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Head injuries: An uncomfortable truth for sports

Much has been made of recent events at Sunday's Tottenham Hotspur v Everton game, where Spurs goalkeeper Hugo Lloris briefly lost consciousness after a collision with Everton player Romelu Lukaku, but was allowed to continue to play.  Lloris has since said he doesn't remember the incident, and conflicting messages have come out regarding what action the club should have taken in respect of Lloris' injury.  Although manager Andre Villas Boas has been branded as "irresponsible and "dangerous by brain injury charity, Headway, a statement from the club claims that medical staff were "totally satisfied that he was fit to continue playing.  

The incident is the latest in a seemingly growing trend of sports not properly engaging with the dangers that head injuries can pose to an individual.  In Rugby Union, Dr Barry O'Driscoll, the sport's chief medical officer (and uncle to Irish rugby legend Brian O'Driscoll), resigned last month over a decision to trial a new protocol for dealing with head injuries - the Pitch-Side Concussion Assessment (PSCA).  These guidelines say a player can return to a game just five minutes after the injury, as long as a medical inspection clears the player of concussion.  Previous rules meant players suspected of concussion had to leave the pitch and take a week off.  

Meanwhile, across the pond, the National Football League (NFL) settled a claim brought against them by former American Football players and their families for suggestions that the organisation hid the dangers of concussion from its players, concealing the risk of long-term brain damage.  The case, involving more than 4,500 former players, was settled for a staggering $765m (£490m), and adds fuel to the fire that was started in 2002 when forensic neuropathologist, Dr Bennet Omalu, looked at the brain of deceased NFL star Mike Webster.  He made the shocking discovery that Webster had Chronic Traumatic Encephalopathy (CTE) a degenerative brain disease that had previously only been associated with punch-drunk boxers.  Although the precise cause of the disease isn't known, the constant in all recorded cases to date is a history of concussions, or repetitive sub-concussive head injuries.  

Each of these orgnisations has teams of medical experts advising them on the best course of action to take when sports personalities are injured during an event.  It is clear that these medical professionals will give their client the best advice and guidance they can.  However, those involved with sports, are often under pressure from commercial partners and media partners to ensure that big spectacles are produced, getting what O'Driscoll calls "big hits, which may mean pressure may be being put on medical experts to ensure players can carry on with play.  Outside of the exceedingly well paid elite sports personalities, even simple financial pressures may contribute to someone's consideration to play on after receiving a blow to the head.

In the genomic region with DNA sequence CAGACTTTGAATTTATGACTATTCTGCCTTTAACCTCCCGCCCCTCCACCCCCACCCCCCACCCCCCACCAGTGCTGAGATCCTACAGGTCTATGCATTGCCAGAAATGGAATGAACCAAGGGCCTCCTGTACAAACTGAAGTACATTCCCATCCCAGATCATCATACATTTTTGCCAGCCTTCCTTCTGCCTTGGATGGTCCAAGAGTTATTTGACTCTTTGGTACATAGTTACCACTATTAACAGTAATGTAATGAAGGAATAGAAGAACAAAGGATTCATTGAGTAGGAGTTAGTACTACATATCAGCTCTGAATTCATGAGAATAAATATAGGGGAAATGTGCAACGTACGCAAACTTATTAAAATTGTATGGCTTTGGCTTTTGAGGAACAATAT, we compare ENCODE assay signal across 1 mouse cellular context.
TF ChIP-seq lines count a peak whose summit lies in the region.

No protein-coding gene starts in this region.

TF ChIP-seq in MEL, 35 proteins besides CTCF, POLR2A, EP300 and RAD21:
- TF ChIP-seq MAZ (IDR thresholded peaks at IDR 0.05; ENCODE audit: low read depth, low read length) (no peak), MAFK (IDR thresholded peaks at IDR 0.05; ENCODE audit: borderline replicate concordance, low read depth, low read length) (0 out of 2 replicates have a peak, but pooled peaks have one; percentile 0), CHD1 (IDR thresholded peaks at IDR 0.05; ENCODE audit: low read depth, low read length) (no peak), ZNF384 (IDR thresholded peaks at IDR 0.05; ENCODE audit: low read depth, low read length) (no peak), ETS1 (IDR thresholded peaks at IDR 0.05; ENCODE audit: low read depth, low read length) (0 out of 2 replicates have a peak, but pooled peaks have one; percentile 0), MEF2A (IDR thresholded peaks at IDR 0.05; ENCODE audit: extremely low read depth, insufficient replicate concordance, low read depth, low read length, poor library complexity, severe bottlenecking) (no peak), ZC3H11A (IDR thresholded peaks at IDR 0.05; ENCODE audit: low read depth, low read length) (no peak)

Some athletes obviously put pressure on themselves to perform, like 25-year old Kevin Pearce, formerly one of the world's top trick jumping snowboarders.  When an attempt at a double cork (a trick involving three-and-a-half rotations with two-and-a-half inverted spins) went wrong for Pearce in 2009, he suffered severe head injuries, and was in a coma for six days.  His recovery has been lengthy, and despite Pearce's attempt, he will never be able to compete.  His brain will simply not allow him to do it and he has instead devoted himself to a campaign to help victims of traumatic brain injuries.  Pearce puts the blame at the door of the athletes, and not the sport, saying that "It was me.  Snowboarding is about freedom and if limits were put on it or if there were rules, it wouldn't work."

According to the NHS choices website, concussion occurs when the part of your brain known as the reticular activating system (RAS) suffers a disruption due to a sudden blow or impact to the head.  Although concussion can be mild, it is vital not to ignore a head impact, as it may result in greater internal damage.  

Whether or not you believe the actions of athletes and sports organisations to be irresponsible when it comes to athletes' welfare, those who have suffered a blow to the head must take head injury seriously.  At JMW, we've seen many cases where clients were injured in an accident, whether on the road, at work, or in a public place, and have suffered a head injury.  Recovery from these injuries can be incredibly complex, traumatic and distressing, depending on the particular symptoms the injured party exhibits, which can vary victim to victim.  Regardless of the circumstances, we would urge anyone who has suffered a blow to the head to seek medical advice and, if the blow was as a result of someone else's negligence, legal advice.

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